Purple is Kathryn the Grape’s favorite color! Purple is the color of royalty, but Kathryn was not acting very royal at dinner with her family, including her three brothers. The night’s menu is the All-American favorite, hamburgers, which Kathryn does not like. To add to her distress, Kathryn’s brothers were talking about their days and Kathryn wanted to do the same. Instead of speaking up, she stared at the hamburger on her plate and waited for someone to pay any attention to me. So I just sat there staring at that gross hamburger.
When her mother asked what was wrong, Kathryn complained about the hamburger rather than speak up about her day. She stomps up to her bedroom, yelling you only love the boys, slammed the door, and waited for someone to check on her. Maggie, a magical butterfly and Kathryn’s best friend, flies over and asks if it was another hamburger night (which everyone loves except Kathryn). Kathryn continues her complaining to Maggie, who responds by taking Kathryn on a trip to show her how colorful you really are. She gives Kathryn a charm bracelet that will shine a color when she learns something about herself.
At the first stop, a tree represents belonging and a charm shines a bright red when Kathryn realizes she belongs in her family, just as the tree belongs in the forest. Further along the trip, another charm shines yellow the color of trust when Kathryn understands how to trust yourself and your intuition. By the end of their trip, Kathryn learns much about herself including how bright and colorful she shines. Back home, a brightly shining bracelet on her wrist, and new gained self-knowledge, Kathryn realizes she needs apologize to mom.
The book is extremely colorful, as one would expect from the title. The colors burst off the page and will delight any child between ages three and nine. Kathryn looks to be eleven or twelve years old. She is the only girl in the family of six. At dinner, while the boys excitedly tell their parents about their day, smiling and laughing, Kathryn sits and pouts. She wants attention, she wants to tell everyone about her day, and she wants to eat something other than a hamburger for dinner. Instead of expressing any of these desires, Kathryn the sour grape yells about dinner then storms off, still yelling. She sounds and acts like a spoiled child who, for once, was not the center of attention.
Maggie, the magical butterfly takes Kathryn on a trip of self-discovery. At each stopping point, a lesson is waiting for Kathryn to learn. If she understands, the charm for that stop will shine brightly in a corresponding color. The tree charm shines red when Kathryn learns she belongs and the heart charm shines green when she admits she loves her family. Why does the heart shine green? Green is the color of envy, which certainly matches Kathryn’s attitude toward her brothers, but that is not the color of love. No, the charm of belonging, the tree charm, shines red. Another charm, the sun charm, shines yellow when she realizes she should trust herself, even more than she should trust her parents. Sure, she should learn to trust herself, but more than she trusts her parents?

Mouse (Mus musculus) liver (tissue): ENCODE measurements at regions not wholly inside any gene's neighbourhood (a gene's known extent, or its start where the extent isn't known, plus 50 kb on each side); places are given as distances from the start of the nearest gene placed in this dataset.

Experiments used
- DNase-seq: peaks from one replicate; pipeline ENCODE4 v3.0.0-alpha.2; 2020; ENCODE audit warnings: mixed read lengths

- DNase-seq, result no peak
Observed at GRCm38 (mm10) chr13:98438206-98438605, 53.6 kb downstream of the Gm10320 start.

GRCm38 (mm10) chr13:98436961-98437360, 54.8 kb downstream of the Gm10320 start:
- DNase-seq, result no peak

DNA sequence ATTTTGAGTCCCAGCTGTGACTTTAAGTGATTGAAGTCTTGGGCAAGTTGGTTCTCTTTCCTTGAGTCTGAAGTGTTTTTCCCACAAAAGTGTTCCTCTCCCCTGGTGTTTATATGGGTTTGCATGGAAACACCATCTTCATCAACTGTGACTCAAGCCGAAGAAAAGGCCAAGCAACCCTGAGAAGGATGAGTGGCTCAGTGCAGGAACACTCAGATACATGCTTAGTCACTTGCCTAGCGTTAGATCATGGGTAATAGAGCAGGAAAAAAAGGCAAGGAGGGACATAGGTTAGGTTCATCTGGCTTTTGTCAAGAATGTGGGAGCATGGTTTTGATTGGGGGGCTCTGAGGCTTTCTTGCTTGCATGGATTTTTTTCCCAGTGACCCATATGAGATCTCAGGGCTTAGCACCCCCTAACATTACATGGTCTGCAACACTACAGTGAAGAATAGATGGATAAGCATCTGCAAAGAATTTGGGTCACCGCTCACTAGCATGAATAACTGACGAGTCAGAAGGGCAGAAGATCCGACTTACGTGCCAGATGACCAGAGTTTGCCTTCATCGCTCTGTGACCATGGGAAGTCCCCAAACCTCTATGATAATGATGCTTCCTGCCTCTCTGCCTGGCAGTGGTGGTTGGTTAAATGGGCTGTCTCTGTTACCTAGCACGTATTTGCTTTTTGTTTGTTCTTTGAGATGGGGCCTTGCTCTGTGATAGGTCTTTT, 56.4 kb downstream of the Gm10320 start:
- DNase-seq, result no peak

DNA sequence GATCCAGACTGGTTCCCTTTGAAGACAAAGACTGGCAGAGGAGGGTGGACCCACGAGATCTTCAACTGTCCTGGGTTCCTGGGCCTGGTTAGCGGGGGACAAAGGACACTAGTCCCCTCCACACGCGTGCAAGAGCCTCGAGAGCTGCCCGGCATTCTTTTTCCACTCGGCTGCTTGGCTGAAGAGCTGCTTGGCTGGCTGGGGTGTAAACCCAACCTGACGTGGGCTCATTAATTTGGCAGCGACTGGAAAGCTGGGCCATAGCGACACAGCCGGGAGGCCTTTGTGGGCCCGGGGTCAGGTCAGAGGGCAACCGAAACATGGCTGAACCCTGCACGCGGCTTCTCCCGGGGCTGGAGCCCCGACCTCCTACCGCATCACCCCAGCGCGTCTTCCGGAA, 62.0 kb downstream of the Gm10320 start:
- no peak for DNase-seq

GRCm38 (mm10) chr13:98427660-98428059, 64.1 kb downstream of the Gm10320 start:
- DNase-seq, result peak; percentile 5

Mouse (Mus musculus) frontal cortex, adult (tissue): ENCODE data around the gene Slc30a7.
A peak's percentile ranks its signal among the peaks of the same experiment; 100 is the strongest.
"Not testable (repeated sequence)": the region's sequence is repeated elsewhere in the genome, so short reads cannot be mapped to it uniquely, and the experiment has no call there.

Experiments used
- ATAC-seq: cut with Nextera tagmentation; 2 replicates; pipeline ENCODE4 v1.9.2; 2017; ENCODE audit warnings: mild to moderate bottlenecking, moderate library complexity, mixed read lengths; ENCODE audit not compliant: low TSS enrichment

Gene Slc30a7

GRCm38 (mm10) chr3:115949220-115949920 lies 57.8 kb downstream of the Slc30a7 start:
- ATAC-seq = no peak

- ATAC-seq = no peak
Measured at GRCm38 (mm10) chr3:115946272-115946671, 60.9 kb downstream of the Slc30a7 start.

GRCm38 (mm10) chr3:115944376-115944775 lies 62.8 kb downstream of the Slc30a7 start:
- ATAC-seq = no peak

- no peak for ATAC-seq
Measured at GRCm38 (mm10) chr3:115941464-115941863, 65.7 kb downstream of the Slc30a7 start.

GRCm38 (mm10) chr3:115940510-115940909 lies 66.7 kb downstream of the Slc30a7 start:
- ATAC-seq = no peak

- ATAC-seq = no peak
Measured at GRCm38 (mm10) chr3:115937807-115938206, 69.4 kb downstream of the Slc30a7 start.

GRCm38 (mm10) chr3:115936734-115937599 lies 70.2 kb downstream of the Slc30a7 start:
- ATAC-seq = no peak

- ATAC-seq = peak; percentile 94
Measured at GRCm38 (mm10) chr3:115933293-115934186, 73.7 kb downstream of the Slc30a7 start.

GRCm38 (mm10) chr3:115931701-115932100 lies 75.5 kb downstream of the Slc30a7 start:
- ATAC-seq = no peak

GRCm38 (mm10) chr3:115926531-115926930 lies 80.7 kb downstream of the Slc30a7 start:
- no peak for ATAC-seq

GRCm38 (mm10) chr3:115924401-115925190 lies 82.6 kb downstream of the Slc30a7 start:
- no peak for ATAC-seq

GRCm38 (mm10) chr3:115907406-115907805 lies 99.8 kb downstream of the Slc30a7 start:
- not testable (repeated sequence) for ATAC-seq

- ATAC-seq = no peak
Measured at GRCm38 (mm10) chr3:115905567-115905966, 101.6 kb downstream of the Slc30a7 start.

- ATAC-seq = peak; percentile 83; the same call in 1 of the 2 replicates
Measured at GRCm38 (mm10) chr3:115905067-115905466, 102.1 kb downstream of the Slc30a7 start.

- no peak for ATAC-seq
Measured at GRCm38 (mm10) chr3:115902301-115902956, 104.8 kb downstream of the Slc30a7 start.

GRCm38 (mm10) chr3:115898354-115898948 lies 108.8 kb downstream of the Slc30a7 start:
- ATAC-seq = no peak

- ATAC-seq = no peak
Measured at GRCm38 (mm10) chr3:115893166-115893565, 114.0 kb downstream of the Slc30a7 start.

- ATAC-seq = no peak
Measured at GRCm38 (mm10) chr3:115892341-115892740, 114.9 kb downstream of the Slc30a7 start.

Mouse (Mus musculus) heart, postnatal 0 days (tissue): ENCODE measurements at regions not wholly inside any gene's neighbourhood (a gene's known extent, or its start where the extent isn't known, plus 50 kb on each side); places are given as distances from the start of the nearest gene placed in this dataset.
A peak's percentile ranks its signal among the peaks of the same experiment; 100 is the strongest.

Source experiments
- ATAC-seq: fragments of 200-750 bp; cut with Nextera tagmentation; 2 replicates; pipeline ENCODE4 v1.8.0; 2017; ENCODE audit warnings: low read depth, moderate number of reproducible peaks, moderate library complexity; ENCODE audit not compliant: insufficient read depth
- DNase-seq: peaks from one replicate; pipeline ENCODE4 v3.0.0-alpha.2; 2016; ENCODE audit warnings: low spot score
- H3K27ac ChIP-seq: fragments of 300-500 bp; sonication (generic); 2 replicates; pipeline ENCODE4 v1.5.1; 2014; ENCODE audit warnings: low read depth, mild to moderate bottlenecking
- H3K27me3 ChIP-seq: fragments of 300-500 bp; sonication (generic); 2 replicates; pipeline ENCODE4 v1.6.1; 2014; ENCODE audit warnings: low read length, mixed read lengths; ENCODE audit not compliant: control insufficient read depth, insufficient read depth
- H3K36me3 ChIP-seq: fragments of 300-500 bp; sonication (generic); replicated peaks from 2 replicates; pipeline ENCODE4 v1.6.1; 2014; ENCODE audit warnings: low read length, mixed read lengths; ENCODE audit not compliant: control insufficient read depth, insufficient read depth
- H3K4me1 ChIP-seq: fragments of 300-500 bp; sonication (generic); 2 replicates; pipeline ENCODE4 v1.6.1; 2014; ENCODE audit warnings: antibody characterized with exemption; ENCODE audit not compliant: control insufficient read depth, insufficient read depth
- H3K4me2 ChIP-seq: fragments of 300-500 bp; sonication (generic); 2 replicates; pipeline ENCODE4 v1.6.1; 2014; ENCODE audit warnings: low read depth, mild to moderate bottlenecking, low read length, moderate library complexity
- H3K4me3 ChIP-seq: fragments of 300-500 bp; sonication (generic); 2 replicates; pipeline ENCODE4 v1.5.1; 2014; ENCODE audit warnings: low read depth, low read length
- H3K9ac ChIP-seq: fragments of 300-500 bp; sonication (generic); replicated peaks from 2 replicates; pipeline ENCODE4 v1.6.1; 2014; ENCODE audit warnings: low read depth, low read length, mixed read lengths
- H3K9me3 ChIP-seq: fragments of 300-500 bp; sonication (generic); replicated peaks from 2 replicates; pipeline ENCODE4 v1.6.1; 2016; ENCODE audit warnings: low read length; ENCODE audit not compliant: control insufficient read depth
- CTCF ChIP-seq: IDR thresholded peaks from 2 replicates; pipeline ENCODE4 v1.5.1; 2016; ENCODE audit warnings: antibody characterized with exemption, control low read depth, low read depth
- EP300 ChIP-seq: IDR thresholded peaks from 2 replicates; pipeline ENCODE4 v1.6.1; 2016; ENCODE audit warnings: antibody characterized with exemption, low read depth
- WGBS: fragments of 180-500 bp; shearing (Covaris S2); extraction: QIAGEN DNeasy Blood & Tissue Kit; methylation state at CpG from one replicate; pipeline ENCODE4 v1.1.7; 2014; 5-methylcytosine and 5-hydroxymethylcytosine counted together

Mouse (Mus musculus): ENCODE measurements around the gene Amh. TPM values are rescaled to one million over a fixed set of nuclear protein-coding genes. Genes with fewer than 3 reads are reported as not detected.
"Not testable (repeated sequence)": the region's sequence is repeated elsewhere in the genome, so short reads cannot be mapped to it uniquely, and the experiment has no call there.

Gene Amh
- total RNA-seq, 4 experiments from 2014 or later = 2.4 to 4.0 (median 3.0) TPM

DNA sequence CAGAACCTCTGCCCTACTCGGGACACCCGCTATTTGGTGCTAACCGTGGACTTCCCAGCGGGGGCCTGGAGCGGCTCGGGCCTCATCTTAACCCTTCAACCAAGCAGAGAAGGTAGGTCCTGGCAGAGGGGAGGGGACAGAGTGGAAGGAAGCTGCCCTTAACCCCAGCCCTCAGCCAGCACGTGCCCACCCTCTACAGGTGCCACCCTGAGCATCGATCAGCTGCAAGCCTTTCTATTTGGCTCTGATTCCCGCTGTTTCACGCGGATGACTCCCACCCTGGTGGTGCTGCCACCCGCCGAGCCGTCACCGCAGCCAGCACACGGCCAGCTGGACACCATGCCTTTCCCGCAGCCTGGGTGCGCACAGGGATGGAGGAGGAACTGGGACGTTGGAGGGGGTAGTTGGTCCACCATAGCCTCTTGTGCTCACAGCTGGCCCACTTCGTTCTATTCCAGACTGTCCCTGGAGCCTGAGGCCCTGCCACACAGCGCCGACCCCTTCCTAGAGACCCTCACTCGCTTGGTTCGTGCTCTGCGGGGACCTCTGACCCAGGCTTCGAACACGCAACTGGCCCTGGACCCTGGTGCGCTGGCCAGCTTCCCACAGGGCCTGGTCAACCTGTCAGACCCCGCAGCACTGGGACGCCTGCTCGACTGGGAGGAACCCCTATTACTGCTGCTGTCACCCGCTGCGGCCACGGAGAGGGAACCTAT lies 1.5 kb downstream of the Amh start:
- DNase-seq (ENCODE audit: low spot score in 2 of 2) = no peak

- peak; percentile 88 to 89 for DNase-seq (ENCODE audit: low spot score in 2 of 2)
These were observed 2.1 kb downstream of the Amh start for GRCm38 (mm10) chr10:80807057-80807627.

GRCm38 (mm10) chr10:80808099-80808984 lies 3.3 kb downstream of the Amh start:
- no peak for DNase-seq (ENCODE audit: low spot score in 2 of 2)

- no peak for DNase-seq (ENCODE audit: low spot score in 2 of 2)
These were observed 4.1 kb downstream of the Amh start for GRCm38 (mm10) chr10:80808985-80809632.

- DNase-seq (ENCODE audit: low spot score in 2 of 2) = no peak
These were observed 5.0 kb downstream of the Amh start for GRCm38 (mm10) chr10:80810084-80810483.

The stop where everything became dark and gloomy, because Kathryn let her thoughts wander to thinking her brothers were laughing at her (they were not) and her parents loving the boys more than they love her (they do not), made the most sense out of this trip. Maggie tells her negative words come from negative thoughts, and negative thoughts make everything cloudy. This is the crux of Kathryn’s problems. At dinner, when her brothers were talking and laughing about their days Kathryn wanted to talk about her day, but would not speak up. Instead, she took on a negative attitude, sat pouting, and then yelled needlessly at her mother instead of using the opening to talk about her day.
When Kathryn admits she is wrong and that she loves her family, including her brothers, the heart charm shines brightly, representing good, positive, love emotions. This charm is the heart that shines green. Colors aside, Kathryn’s journey is as self-centered as her attitude. Maybe I just do not get this story, even after reading it four times. I understand the premise, which is a neat idea. Take this negative, self-centered child on a trip of enlightenment. I just do not like Kathryn the Grape’s journey.
My feelings aside, I do think young girls will like this story and find it entertaining, if not educational. I can see them twirling at the top of the hill with Kathryn, singing and dancing, with a brush microphone in one hand. I am sure many will hold up a mirror, just like Kathryn and say, “I trust me.” Young girls, and some boys, will enjoy the book and the adventure. All they really need is a charm bracelet that shines brightly at each stop along their Colorful Adventure.
Author: Kathryn Cloward & Ginny Hornby Illustrator: Christine Winscott Publisher: Kandon Publishing Publication Date: 2011 Number of Pages: 44 ISBN: 978-0-9829-2771-7